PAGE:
Everything is about models in dealing with psychic energy. We have no way to detect psi with instruments and no methods for quantifying it. It can be qualified, but it has a pernicious habit of defying those qualifications. Even the word “energy” is ambiguous. We conceive of it as an energy and in many ways it behaves like one; but it doesn’t follow the laws of physics in all cases. It behaves as a particle or as a wave, and our mind’s imbue it with properties that sometimes resemble a solid, sometimes a liquid, sometimes a gas, and sometimes something else entirely. This last part is particularly important, I think; our minds imbue it with properties. Some models see energy as nothing other than consciousness, and I think that might well be right.

Rudolf Steiner, photo by

One of the models I’ve worked with a lot in the last year is Rudolf Steiner’s. Steiner is perhaps best known in academia, as the developer of the Waldorf system of education; named for the Waldorf family that funded the schools, rather than for Steiner. But Steiner was also a theosophist until a split with the main corpus, and particularly Leadbeater and Besant, led to him forming his own philosophy. Feeling that theosophy was leaning too hard on Indian sources of spirituality, Steiner wanted to work within a Western paradigm, but without throwing out the fruits of theosophy or the models it introduced. The result was Anthroposophy; by its name focused on people, rather than gods.

Anthroposophy makes a number of contributions to education, to medicine, and to spirituality. But I am not an anthroposophist nor am I an expert scholar. As a teacher and pedagogical theorist, Steiner contributed significantly to an understanding of how we can learn and develop psychic ability. Part of this is by using a model that is practical without becoming overly complicated.

Steiner’s model contains seven levels in the body of man, each correspondent to different aspects of our human experience. These are, from most dense to most subtle, the Physical body, Etheric or life body, Sentient soul body, Intellectual soul, Spirit-filled consciousness soul, Life spirit, and Spirit man. But this is a strictly spiritual model for spiritual progression, which is what Steiner was most interested in.

The Energy Body, excerpted from the revised Subtle Energy, releasing next week in ebook and print.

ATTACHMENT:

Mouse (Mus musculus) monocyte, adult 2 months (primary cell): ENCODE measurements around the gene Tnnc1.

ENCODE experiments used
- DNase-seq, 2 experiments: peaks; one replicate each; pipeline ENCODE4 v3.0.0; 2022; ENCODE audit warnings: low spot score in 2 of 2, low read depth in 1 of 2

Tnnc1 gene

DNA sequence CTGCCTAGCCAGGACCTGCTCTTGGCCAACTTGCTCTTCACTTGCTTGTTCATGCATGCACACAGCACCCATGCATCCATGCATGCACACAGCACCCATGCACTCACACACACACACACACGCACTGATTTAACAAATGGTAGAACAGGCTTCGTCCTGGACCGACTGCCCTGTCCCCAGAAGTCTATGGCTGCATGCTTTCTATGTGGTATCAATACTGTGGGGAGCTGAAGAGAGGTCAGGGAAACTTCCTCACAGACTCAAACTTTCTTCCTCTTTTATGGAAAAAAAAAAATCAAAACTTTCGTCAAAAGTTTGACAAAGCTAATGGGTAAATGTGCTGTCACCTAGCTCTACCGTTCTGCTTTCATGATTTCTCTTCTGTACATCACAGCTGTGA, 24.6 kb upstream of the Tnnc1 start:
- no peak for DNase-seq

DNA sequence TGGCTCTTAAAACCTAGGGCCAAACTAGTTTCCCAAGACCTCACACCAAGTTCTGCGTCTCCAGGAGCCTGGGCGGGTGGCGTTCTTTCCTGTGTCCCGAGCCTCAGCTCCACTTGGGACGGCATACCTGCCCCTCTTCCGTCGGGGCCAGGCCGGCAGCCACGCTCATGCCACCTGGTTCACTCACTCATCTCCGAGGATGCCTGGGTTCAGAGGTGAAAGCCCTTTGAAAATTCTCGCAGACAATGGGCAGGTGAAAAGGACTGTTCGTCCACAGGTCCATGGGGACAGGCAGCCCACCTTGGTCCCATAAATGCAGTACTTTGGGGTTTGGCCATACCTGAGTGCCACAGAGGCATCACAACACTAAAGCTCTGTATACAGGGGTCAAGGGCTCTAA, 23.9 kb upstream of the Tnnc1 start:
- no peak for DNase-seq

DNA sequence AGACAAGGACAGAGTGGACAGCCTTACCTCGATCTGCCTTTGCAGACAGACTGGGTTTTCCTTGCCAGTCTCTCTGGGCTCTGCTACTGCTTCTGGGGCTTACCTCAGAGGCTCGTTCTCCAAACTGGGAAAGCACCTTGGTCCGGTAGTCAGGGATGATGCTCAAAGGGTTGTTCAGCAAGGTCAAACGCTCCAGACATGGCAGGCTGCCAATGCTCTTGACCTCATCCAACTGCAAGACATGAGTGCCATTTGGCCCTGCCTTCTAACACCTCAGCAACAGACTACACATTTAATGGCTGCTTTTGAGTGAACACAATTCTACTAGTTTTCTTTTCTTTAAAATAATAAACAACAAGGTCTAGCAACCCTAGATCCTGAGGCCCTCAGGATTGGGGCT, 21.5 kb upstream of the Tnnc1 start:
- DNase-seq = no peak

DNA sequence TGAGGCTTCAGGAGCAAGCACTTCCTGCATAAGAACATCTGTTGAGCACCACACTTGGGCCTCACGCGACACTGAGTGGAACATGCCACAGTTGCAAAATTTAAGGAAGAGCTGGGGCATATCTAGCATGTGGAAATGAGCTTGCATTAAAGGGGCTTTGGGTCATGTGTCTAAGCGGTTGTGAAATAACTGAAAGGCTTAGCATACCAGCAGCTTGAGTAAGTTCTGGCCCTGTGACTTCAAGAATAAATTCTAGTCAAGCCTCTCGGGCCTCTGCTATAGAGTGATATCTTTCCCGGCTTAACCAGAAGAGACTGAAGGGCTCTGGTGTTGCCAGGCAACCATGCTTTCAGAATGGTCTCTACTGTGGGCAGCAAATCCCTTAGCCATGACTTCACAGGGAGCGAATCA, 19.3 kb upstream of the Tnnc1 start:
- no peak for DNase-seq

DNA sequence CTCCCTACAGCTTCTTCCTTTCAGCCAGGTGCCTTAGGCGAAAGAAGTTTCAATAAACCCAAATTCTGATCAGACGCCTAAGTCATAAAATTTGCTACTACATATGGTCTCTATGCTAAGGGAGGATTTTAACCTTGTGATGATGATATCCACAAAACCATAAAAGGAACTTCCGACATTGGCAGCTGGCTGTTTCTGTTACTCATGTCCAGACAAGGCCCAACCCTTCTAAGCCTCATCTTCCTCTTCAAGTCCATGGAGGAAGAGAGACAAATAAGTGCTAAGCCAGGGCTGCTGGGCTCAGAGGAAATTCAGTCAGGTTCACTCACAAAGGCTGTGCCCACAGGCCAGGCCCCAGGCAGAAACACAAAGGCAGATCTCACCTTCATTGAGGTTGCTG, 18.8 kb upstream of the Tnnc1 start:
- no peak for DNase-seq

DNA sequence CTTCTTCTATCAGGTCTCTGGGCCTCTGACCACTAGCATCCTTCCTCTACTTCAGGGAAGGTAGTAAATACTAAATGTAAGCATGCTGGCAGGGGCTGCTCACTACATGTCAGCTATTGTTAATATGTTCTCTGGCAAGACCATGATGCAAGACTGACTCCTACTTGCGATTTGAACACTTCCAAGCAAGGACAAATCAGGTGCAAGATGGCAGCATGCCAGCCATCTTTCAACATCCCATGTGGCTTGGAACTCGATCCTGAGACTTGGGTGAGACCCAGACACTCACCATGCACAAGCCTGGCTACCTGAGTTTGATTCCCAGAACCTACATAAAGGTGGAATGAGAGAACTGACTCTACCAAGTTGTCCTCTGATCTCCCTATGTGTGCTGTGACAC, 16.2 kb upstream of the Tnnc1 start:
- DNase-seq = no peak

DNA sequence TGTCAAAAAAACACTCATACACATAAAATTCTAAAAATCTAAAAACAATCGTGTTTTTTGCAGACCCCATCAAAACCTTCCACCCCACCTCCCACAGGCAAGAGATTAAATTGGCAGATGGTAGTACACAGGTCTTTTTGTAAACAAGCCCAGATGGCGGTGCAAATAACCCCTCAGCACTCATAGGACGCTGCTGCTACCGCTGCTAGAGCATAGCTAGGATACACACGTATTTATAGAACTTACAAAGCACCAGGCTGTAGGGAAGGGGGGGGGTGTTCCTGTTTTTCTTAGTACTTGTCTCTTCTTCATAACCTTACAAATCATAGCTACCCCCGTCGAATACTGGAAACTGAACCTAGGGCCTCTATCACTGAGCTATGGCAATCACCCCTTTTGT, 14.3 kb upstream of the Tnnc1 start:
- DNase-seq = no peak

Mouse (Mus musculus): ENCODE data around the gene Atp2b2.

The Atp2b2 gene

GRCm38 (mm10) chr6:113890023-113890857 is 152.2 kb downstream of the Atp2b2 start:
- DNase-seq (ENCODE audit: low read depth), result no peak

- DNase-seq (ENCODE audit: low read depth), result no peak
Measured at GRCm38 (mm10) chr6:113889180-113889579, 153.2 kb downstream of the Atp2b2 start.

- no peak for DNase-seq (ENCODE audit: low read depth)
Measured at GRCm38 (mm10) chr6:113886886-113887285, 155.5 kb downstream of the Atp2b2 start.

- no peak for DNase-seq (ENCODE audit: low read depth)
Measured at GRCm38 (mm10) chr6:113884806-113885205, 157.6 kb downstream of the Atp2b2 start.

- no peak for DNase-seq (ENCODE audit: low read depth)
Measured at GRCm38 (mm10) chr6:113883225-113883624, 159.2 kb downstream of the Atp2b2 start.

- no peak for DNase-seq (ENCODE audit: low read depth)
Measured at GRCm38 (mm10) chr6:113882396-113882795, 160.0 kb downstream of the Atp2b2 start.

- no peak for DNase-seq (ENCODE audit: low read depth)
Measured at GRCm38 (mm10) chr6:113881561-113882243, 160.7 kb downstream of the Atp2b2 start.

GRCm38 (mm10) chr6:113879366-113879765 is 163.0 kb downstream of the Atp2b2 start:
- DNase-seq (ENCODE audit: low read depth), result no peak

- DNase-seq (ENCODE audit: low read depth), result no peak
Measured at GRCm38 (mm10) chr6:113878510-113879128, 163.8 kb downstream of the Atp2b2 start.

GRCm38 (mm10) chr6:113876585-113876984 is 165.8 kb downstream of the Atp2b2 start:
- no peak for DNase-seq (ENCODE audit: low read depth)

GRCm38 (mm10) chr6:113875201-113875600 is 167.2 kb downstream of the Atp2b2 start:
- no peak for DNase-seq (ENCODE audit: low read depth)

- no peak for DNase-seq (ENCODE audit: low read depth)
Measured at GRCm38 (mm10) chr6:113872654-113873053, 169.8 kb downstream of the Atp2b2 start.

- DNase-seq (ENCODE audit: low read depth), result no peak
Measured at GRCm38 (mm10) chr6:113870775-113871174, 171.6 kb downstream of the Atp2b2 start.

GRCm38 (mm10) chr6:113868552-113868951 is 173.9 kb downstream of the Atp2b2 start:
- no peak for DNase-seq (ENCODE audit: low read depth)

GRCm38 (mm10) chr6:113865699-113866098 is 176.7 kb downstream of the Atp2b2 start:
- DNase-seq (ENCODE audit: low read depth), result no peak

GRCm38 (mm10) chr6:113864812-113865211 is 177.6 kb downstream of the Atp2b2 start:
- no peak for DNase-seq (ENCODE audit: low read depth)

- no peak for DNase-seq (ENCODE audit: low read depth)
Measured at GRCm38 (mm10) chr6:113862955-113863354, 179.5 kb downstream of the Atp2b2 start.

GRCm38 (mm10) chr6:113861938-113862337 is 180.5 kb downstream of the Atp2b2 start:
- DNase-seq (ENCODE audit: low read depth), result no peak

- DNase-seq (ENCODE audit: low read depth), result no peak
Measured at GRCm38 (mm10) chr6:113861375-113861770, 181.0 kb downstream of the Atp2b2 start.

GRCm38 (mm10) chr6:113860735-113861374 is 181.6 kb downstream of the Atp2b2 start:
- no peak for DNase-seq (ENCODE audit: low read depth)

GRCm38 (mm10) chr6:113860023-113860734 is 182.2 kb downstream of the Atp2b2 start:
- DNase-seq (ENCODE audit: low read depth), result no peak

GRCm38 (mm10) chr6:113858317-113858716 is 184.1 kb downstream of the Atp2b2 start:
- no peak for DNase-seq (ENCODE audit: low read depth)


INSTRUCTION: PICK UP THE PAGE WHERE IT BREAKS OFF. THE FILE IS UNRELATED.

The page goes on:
While psychic development benefits significantly from spiritual progress, it’s not strictly related. You can be psychically advanced and spiritually bereft. The model we use, then, for psi development focuses on the energy body that reflects these various levels. We have a physical body, the etheric body that reflects it, and the astral body. The astral body encompasses all the other levels Steiner speaks of, but we can focus on the “near” astral, or emotional astral, and on the “upper astral,” or mental astral.

Steiner also acknowledged the same chakras that the Theosophical society introduced, describing them as activating at different levels of spiritual progression. In teaching spirituality, Steiner looked at these chakras as the signs of a student’s progress. But these structures are abstract, not concrete. I diverge from Steiner in that I think we see chakras when we use chakras in our model; if we don’t use chakras, our mind finds other ways to organize the same information.

Undoubtedly, though, Steiner has provided a considerable amount to how I work with energy, and to the model that I use in the Learn PSI program I am developing. Learn PSI uses a step-by-step gradual presentation to help us hone and develop the psychic abilities we all already possess. I have borrowed both from Steiner’s pedagogical method and from his modifications to the theosophical model popular in the New Age today.

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